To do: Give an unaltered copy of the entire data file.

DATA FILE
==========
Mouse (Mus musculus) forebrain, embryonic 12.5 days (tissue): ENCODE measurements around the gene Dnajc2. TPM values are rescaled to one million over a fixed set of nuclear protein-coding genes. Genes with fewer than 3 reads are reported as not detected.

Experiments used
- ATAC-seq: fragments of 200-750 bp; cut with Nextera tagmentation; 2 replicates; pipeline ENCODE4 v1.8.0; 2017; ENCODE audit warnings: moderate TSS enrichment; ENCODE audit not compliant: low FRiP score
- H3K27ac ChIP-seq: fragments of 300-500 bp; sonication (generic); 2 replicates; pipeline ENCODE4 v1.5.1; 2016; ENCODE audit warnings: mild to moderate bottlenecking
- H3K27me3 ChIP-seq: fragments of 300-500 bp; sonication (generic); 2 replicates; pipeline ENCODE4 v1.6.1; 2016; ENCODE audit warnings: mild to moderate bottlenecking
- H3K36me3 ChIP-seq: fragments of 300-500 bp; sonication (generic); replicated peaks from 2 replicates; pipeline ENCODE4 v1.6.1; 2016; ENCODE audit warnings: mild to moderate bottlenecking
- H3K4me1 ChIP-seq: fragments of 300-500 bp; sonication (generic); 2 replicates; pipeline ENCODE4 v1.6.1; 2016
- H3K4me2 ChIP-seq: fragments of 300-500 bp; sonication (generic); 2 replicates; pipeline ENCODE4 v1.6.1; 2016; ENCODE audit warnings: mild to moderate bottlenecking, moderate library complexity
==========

Mouse (Mus musculus) forebrain, embryonic 12.5 days (tissue): ENCODE measurements around the gene Dnajc2. TPM values are rescaled to one million over a fixed set of nuclear protein-coding genes. Genes with fewer than 3 reads are reported as not detected.

Experiments used
- ATAC-seq: fragments of 200-750 bp; cut with Nextera tagmentation; 2 replicates; pipeline ENCODE4 v1.8.0; 2017; ENCODE audit warnings: moderate TSS enrichment; ENCODE audit not compliant: low FRiP score
- H3K27ac ChIP-seq: fragments of 300-500 bp; sonication (generic); 2 replicates; pipeline ENCODE4 v1.5.1; 2016; ENCODE audit warnings: mild to moderate bottlenecking
- H3K27me3 ChIP-seq: fragments of 300-500 bp; sonication (generic); 2 replicates; pipeline ENCODE4 v1.6.1; 2016; ENCODE audit warnings: mild to moderate bottlenecking
- H3K36me3 ChIP-seq: fragments of 300-500 bp; sonication (generic); replicated peaks from 2 replicates; pipeline ENCODE4 v1.6.1; 2016; ENCODE audit warnings: mild to moderate bottlenecking
- H3K4me1 ChIP-seq: fragments of 300-500 bp; sonication (generic); 2 replicates; pipeline ENCODE4 v1.6.1; 2016
- H3K4me2 ChIP-seq: fragments of 300-500 bp; sonication (generic); 2 replicates; pipeline ENCODE4 v1.6.1; 2016; ENCODE audit warnings: mild to moderate bottlenecking, moderate library complexity